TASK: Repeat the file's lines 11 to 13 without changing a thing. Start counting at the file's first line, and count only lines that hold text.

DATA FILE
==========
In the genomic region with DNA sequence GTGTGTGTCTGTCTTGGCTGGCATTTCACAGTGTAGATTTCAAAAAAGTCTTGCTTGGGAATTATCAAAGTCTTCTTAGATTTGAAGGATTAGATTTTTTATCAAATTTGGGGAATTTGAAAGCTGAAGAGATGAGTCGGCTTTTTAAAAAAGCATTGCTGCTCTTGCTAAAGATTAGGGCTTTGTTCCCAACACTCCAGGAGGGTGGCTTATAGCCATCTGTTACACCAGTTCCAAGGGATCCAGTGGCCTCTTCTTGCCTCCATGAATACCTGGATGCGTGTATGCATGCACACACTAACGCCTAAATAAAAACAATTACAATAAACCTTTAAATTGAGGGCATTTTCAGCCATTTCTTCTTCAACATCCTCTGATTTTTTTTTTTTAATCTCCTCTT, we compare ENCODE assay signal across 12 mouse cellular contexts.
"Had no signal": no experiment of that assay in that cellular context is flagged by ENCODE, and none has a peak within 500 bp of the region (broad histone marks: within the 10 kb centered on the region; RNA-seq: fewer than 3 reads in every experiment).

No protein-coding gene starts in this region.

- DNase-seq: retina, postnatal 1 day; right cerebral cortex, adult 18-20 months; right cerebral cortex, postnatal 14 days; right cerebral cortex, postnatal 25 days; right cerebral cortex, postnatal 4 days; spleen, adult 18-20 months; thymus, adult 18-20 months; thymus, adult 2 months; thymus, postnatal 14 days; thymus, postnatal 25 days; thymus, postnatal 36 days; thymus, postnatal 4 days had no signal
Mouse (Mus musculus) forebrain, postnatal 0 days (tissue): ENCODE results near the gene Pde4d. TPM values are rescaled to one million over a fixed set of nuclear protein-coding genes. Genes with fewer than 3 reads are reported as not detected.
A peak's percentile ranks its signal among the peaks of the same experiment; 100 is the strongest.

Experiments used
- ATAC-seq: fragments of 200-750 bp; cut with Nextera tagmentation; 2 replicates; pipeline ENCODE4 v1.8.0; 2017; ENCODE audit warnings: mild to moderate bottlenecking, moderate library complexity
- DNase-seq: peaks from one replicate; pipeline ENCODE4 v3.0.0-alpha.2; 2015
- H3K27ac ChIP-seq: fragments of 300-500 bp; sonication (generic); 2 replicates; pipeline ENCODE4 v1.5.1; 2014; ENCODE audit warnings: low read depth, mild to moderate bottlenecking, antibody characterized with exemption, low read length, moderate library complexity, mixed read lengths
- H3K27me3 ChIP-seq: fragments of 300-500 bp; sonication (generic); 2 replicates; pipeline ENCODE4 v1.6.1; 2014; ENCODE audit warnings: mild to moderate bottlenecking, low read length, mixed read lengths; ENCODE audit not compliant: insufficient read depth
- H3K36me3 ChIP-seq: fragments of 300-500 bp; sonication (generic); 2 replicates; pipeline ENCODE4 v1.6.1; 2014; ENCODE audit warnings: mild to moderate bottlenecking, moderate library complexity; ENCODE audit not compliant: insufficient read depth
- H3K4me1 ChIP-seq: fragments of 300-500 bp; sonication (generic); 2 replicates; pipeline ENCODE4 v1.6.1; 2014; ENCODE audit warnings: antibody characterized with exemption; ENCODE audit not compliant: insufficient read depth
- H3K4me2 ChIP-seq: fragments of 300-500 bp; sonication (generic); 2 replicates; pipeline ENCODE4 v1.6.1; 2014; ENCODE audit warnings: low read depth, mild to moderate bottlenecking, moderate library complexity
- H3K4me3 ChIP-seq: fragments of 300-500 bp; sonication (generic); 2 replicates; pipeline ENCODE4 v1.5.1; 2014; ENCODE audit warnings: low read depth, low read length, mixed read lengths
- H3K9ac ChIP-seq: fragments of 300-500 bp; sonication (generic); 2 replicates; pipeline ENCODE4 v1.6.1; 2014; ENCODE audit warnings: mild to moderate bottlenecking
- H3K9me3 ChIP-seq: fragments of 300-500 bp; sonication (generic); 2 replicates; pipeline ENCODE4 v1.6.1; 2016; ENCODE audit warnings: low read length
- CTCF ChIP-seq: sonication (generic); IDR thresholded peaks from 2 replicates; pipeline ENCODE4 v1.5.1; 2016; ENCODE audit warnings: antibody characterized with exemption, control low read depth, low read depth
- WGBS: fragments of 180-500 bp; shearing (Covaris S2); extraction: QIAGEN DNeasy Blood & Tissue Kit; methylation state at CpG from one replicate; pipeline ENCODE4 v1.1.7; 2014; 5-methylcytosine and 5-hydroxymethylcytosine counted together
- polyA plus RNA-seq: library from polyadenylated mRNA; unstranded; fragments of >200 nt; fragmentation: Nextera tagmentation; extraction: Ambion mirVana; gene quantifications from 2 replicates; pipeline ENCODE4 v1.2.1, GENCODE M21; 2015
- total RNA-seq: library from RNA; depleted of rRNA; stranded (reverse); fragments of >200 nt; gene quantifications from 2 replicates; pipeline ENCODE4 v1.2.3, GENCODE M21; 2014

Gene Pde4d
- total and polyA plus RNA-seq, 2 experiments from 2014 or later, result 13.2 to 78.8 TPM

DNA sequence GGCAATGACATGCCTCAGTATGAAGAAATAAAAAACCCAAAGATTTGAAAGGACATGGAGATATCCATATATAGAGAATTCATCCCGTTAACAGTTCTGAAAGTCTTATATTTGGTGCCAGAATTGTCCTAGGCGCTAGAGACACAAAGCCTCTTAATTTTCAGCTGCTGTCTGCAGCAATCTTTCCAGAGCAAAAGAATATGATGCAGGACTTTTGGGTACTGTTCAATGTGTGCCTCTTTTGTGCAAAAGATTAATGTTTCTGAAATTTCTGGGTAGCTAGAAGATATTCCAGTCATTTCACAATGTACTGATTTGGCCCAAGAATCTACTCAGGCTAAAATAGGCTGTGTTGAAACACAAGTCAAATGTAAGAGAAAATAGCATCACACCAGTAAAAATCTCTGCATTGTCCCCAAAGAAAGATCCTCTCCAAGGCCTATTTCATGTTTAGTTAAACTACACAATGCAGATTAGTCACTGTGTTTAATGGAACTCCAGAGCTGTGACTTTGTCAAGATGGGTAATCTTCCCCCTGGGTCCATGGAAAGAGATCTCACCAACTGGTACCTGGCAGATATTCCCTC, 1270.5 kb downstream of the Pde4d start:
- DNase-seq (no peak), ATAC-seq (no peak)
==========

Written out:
- H3K27me3 ChIP-seq: fragments of 300-500 bp; sonication (generic); 2 replicates; pipeline ENCODE4 v1.6.1; 2014; ENCODE audit warnings: mild to moderate bottlenecking, low read length, mixed read lengths; ENCODE audit not compliant: insufficient read depth
- H3K36me3 ChIP-seq: fragments of 300-500 bp; sonication (generic); 2 replicates; pipeline ENCODE4 v1.6.1; 2014; ENCODE audit warnings: mild to moderate bottlenecking, moderate library complexity; ENCODE audit not compliant: insufficient read depth
- H3K4me1 ChIP-seq: fragments of 300-500 bp; sonication (generic); 2 replicates; pipeline ENCODE4 v1.6.1; 2014; ENCODE audit warnings: antibody characterized with exemption; ENCODE audit not compliant: insufficient read depth